Am I A Candidate For Surgery

Am I a candidate for surgery?

The answer to this question requires consideration of several issues:

  •  What operation is proposed?.
  •  What alternative treatments are available, if any?
  •  What are the potential benefits of surgery vs. the risks of the procedure?
  •  What would be the consequences of not having or postponing the operation?
  •  What is my health status – am I capable of surviving the proposed procedure and the anesthesia required?
  • What would be the consequences of any complications?
  • What can be done to optimize my heath before undergoing surgery?
 We will discuss some aspects of these questions and offer some examples:
 
 What surgery is being considered?
 
            Is it a relatively minor operation, such as an inguinal hernia repair, or something obviously major such as cardiac surgery? The surgical method contemplated also may have a bearing – generally minimally invasive operations such as laparoscopy or arthroscopy cause less stress and are better tolerated than traditional open surgery.
 
Are there alternative treatments?
 
            For some conditions, there are no alternatives to surgery – for example, there is no accepted non-surgical treatment for acute appendicitis – the appendix needs to be removed emergently. Mechanical problems such as hernia repair have little non-surgical options – the only issues are whether to do the procedure or not, and the methods involved. Plastic surgery has little alternatives, and many injuries will require surgical repair.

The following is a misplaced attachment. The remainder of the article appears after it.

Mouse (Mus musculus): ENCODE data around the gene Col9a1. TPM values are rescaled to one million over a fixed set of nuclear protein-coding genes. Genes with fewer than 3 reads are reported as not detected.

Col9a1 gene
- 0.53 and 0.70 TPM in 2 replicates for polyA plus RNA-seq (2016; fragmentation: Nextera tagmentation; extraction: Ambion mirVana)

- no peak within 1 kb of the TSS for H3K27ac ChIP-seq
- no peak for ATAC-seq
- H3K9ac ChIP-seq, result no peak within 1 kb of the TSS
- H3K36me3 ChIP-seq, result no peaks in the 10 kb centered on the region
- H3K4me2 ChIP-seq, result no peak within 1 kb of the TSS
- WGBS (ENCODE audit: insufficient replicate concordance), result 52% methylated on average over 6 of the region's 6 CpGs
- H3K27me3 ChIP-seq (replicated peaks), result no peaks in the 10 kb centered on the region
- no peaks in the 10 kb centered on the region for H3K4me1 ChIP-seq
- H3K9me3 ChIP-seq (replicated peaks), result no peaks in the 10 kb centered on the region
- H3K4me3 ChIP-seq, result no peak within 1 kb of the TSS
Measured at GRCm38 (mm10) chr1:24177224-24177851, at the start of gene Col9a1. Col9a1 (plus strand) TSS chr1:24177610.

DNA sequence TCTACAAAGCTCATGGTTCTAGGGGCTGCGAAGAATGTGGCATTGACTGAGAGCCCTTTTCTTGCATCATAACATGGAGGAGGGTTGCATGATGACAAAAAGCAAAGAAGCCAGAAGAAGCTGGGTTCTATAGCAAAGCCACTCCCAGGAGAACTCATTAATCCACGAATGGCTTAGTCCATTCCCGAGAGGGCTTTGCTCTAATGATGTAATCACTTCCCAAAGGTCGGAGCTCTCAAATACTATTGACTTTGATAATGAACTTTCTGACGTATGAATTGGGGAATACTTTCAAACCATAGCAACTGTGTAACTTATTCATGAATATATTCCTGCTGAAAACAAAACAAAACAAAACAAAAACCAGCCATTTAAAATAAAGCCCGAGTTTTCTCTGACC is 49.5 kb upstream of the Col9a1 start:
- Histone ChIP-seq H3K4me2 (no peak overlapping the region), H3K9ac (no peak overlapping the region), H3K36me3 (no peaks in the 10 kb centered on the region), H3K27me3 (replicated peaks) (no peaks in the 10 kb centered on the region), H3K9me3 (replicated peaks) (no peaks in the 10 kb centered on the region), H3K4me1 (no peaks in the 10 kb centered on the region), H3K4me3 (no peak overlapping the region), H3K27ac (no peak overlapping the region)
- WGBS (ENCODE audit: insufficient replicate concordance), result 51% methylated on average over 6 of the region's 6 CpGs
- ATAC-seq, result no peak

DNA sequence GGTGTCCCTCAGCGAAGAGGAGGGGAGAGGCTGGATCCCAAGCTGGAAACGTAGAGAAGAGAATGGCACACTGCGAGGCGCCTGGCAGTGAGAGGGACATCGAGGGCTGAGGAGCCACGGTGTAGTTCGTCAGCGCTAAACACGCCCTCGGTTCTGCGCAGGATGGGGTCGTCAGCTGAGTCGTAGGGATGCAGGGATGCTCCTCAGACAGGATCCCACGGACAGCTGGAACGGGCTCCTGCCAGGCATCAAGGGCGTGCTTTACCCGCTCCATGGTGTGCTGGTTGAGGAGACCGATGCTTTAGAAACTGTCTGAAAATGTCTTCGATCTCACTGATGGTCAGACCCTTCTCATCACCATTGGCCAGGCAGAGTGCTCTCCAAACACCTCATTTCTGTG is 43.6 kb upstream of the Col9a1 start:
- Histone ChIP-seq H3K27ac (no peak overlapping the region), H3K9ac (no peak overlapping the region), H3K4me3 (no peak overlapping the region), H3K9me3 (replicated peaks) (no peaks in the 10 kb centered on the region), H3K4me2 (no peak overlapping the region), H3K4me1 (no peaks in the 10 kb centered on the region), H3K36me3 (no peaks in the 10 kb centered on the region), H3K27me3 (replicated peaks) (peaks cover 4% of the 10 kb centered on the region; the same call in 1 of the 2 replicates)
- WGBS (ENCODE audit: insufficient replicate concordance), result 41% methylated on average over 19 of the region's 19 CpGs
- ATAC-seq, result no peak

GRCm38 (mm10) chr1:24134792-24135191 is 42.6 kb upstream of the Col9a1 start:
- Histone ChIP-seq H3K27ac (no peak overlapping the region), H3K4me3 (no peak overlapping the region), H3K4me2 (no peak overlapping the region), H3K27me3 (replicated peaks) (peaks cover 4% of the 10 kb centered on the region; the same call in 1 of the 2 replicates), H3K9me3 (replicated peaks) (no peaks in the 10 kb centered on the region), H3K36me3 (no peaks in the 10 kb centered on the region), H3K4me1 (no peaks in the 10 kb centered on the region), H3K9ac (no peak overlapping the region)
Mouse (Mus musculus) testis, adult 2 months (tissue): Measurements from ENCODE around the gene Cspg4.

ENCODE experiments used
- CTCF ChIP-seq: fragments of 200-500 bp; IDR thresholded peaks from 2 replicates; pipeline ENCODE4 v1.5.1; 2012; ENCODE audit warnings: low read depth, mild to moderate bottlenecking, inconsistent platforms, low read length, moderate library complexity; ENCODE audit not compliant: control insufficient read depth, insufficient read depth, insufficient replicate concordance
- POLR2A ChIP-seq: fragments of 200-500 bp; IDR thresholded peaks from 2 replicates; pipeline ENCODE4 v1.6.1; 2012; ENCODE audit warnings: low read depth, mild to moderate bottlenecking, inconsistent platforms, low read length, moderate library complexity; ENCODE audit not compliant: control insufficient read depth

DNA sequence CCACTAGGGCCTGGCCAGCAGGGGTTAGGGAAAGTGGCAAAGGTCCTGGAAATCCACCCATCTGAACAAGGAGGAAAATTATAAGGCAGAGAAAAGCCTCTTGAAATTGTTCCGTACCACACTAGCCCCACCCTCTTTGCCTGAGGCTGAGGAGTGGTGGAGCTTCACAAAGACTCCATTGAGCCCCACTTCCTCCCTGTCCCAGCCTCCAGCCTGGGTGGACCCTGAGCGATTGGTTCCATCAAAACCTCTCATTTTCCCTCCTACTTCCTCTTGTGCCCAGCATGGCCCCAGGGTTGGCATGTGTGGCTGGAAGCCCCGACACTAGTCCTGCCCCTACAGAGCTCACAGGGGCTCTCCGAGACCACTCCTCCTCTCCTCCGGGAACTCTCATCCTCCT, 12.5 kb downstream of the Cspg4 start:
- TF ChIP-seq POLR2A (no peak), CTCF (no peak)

For other conditions, surgery may be one of several options. For example, most experts feel that surgery for lower back pain should be reserved for those patient who fail less invasive treatments; joint replacement surgery also falls into this consideration. Gastroesophageal reflux disease (GERD, heartburn) usually responds to medications, and surgery is reserved for intractable cases. 

            Many malignancies may be treated by surgery, but often multiple therapies are available and employed, including radiation and chemotherapy.  For example, prostate cancer may be treated by radical removal of the gland, by radiation therapy, by medications or surgery to remove the testosterone stimulation of the organ, or simply by watchful waiting, as often in older men the disease progresses very slowly. One must discuss these options on a case by case basis with his or her physician(s).

 
 Benefit vs. risk?
 
            There always is some danger when undergoing an operation. For some procedures that are relatively small, the risk is less than the chance of being in a traffic accident on a short errand to the corner store. Some operations are relatively minor, and thus produce less stress on the patient physically and emotionally; others clearly might tax any candidate.